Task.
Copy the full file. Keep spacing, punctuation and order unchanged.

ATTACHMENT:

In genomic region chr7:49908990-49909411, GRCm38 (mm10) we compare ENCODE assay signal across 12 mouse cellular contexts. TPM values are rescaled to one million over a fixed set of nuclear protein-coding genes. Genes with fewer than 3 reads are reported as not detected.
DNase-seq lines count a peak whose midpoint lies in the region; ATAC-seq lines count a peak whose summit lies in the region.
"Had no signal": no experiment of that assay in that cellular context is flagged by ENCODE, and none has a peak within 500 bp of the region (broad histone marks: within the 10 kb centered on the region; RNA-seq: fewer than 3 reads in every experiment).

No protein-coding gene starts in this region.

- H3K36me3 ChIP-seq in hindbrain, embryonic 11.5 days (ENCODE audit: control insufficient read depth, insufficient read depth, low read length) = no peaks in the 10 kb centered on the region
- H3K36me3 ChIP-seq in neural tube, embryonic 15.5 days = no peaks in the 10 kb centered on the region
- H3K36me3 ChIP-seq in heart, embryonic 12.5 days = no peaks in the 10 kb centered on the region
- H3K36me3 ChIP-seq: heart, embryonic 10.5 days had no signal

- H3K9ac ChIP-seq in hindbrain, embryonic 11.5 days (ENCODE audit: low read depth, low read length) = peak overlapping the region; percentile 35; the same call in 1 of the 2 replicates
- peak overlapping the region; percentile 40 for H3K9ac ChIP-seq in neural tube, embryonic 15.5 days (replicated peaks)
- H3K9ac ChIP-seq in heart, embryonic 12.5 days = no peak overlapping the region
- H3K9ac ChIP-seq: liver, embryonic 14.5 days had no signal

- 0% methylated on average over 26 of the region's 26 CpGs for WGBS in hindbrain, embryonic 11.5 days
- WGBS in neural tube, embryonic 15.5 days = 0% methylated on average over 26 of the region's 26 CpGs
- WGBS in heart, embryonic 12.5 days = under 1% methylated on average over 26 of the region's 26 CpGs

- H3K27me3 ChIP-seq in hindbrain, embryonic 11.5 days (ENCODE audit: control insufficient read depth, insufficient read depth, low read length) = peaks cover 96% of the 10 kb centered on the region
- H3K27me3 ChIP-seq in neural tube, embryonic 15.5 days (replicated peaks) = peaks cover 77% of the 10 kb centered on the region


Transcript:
In genomic region chr7:49908990-49909411, GRCm38 (mm10) we compare ENCODE assay signal across 12 mouse cellular contexts. TPM values are rescaled to one million over a fixed set of nuclear protein-coding genes. Genes with fewer than 3 reads are reported as not detected.
DNase-seq lines count a peak whose midpoint lies in the region; ATAC-seq lines count a peak whose summit lies in the region.
"Had no signal": no experiment of that assay in that cellular context is flagged by ENCODE, and none has a peak within 500 bp of the region (broad histone marks: within the 10 kb centered on the region; RNA-seq: fewer than 3 reads in every experiment).

No protein-coding gene starts in this region.

- H3K36me3 ChIP-seq in hindbrain, embryonic 11.5 days (ENCODE audit: control insufficient read depth, insufficient read depth, low read length) = no peaks in the 10 kb centered on the region
- H3K36me3 ChIP-seq in neural tube, embryonic 15.5 days = no peaks in the 10 kb centered on the region
- H3K36me3 ChIP-seq in heart, embryonic 12.5 days = no peaks in the 10 kb centered on the region
- H3K36me3 ChIP-seq: heart, embryonic 10.5 days had no signal

- H3K9ac ChIP-seq in hindbrain, embryonic 11.5 days (ENCODE audit: low read depth, low read length) = peak overlapping the region; percentile 35; the same call in 1 of the 2 replicates
- peak overlapping the region; percentile 40 for H3K9ac ChIP-seq in neural tube, embryonic 15.5 days (replicated peaks)
- H3K9ac ChIP-seq in heart, embryonic 12.5 days = no peak overlapping the region
- H3K9ac ChIP-seq: liver, embryonic 14.5 days had no signal

- 0% methylated on average over 26 of the region's 26 CpGs for WGBS in hindbrain, embryonic 11.5 days
- WGBS in neural tube, embryonic 15.5 days = 0% methylated on average over 26 of the region's 26 CpGs
- WGBS in heart, embryonic 12.5 days = under 1% methylated on average over 26 of the region's 26 CpGs

- H3K27me3 ChIP-seq in hindbrain, embryonic 11.5 days (ENCODE audit: control insufficient read depth, insufficient read depth, low read length) = peaks cover 96% of the 10 kb centered on the region
- H3K27me3 ChIP-seq in neural tube, embryonic 15.5 days (replicated peaks) = peaks cover 77% of the 10 kb centered on the region